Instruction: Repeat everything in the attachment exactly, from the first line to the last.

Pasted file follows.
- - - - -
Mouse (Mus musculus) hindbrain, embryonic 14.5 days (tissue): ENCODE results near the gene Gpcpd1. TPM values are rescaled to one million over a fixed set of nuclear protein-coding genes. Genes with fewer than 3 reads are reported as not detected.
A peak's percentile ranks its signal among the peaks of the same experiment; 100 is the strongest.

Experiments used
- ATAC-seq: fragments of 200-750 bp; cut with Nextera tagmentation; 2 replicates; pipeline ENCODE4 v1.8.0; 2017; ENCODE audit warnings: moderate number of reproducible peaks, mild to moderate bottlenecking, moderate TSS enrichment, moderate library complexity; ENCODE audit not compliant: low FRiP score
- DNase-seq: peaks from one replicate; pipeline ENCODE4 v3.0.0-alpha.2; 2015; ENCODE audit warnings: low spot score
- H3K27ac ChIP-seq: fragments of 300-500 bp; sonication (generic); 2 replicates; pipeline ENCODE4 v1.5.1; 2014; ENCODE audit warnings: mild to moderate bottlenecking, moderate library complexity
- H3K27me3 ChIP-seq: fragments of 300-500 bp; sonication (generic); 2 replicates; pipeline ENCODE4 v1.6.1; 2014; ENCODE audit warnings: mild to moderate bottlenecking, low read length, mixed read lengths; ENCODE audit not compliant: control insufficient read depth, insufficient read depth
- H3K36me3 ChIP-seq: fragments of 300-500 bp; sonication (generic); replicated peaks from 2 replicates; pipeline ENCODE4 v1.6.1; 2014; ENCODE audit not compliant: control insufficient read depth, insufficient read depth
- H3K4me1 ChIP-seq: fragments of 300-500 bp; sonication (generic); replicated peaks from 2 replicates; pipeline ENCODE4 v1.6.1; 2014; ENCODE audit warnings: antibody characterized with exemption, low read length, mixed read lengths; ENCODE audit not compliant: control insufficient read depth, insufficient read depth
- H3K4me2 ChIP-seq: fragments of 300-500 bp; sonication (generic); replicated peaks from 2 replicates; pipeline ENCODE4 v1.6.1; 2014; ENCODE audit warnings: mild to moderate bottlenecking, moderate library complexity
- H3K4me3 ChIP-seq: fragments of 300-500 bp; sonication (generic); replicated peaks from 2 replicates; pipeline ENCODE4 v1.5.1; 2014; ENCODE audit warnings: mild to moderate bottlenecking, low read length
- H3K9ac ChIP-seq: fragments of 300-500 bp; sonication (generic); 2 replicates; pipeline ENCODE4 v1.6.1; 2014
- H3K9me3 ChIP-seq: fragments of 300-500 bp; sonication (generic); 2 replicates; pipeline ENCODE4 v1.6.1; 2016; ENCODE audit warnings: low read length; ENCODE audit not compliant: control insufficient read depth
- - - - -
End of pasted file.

Mouse (Mus musculus) hindbrain, embryonic 14.5 days (tissue): ENCODE results near the gene Gpcpd1. TPM values are rescaled to one million over a fixed set of nuclear protein-coding genes. Genes with fewer than 3 reads are reported as not detected.
A peak's percentile ranks its signal among the peaks of the same experiment; 100 is the strongest.

Experiments used
- ATAC-seq: fragments of 200-750 bp; cut with Nextera tagmentation; 2 replicates; pipeline ENCODE4 v1.8.0; 2017; ENCODE audit warnings: moderate number of reproducible peaks, mild to moderate bottlenecking, moderate TSS enrichment, moderate library complexity; ENCODE audit not compliant: low FRiP score
- DNase-seq: peaks from one replicate; pipeline ENCODE4 v3.0.0-alpha.2; 2015; ENCODE audit warnings: low spot score
- H3K27ac ChIP-seq: fragments of 300-500 bp; sonication (generic); 2 replicates; pipeline ENCODE4 v1.5.1; 2014; ENCODE audit warnings: mild to moderate bottlenecking, moderate library complexity
- H3K27me3 ChIP-seq: fragments of 300-500 bp; sonication (generic); 2 replicates; pipeline ENCODE4 v1.6.1; 2014; ENCODE audit warnings: mild to moderate bottlenecking, low read length, mixed read lengths; ENCODE audit not compliant: control insufficient read depth, insufficient read depth
- H3K36me3 ChIP-seq: fragments of 300-500 bp; sonication (generic); replicated peaks from 2 replicates; pipeline ENCODE4 v1.6.1; 2014; ENCODE audit not compliant: control insufficient read depth, insufficient read depth
- H3K4me1 ChIP-seq: fragments of 300-500 bp; sonication (generic); replicated peaks from 2 replicates; pipeline ENCODE4 v1.6.1; 2014; ENCODE audit warnings: antibody characterized with exemption, low read length, mixed read lengths; ENCODE audit not compliant: control insufficient read depth, insufficient read depth
- H3K4me2 ChIP-seq: fragments of 300-500 bp; sonication (generic); replicated peaks from 2 replicates; pipeline ENCODE4 v1.6.1; 2014; ENCODE audit warnings: mild to moderate bottlenecking, moderate library complexity
- H3K4me3 ChIP-seq: fragments of 300-500 bp; sonication (generic); replicated peaks from 2 replicates; pipeline ENCODE4 v1.5.1; 2014; ENCODE audit warnings: mild to moderate bottlenecking, low read length
- H3K9ac ChIP-seq: fragments of 300-500 bp; sonication (generic); 2 replicates; pipeline ENCODE4 v1.6.1; 2014
- H3K9me3 ChIP-seq: fragments of 300-500 bp; sonication (generic); 2 replicates; pipeline ENCODE4 v1.6.1; 2016; ENCODE audit warnings: low read length; ENCODE audit not compliant: control insufficient read depth